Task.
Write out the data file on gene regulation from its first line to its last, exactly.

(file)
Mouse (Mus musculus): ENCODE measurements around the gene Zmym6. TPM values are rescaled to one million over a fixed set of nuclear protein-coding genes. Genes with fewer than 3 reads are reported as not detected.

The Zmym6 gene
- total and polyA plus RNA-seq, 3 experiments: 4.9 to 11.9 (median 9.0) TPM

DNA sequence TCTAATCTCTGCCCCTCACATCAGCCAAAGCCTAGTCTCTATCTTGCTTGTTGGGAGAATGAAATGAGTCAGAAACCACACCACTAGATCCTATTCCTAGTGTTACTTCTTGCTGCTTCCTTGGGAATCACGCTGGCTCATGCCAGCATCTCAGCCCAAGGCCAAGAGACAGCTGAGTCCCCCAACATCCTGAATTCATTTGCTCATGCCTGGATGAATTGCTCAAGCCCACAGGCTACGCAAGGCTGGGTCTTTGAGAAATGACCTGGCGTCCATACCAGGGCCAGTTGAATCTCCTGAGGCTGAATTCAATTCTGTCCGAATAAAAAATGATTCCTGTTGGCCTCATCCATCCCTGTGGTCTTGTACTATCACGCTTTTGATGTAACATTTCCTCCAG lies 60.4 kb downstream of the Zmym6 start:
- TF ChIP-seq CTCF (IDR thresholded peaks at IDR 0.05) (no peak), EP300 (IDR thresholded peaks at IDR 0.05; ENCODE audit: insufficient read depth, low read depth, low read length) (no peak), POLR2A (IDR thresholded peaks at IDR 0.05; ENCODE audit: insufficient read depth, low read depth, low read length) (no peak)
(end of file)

Mouse (Mus musculus): ENCODE measurements around the gene Zmym6. TPM values are rescaled to one million over a fixed set of nuclear protein-coding genes. Genes with fewer than 3 reads are reported as not detected.

The Zmym6 gene
- total and polyA plus RNA-seq, 3 experiments: 4.9 to 11.9 (median 9.0) TPM

DNA sequence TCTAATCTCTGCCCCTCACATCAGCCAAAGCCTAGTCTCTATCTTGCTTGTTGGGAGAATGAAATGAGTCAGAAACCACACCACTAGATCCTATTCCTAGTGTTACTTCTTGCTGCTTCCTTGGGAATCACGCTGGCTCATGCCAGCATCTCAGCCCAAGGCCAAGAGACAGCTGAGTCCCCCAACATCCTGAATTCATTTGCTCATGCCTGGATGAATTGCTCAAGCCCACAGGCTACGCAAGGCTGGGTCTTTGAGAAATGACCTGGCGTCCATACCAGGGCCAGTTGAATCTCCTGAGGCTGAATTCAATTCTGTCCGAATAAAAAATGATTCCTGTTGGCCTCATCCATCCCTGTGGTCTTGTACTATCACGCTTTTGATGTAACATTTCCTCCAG lies 60.4 kb downstream of the Zmym6 start:
- TF ChIP-seq CTCF (IDR thresholded peaks at IDR 0.05) (no peak), EP300 (IDR thresholded peaks at IDR 0.05; ENCODE audit: insufficient read depth, low read depth, low read length) (no peak), POLR2A (IDR thresholded peaks at IDR 0.05; ENCODE audit: insufficient read depth, low read depth, low read length) (no peak)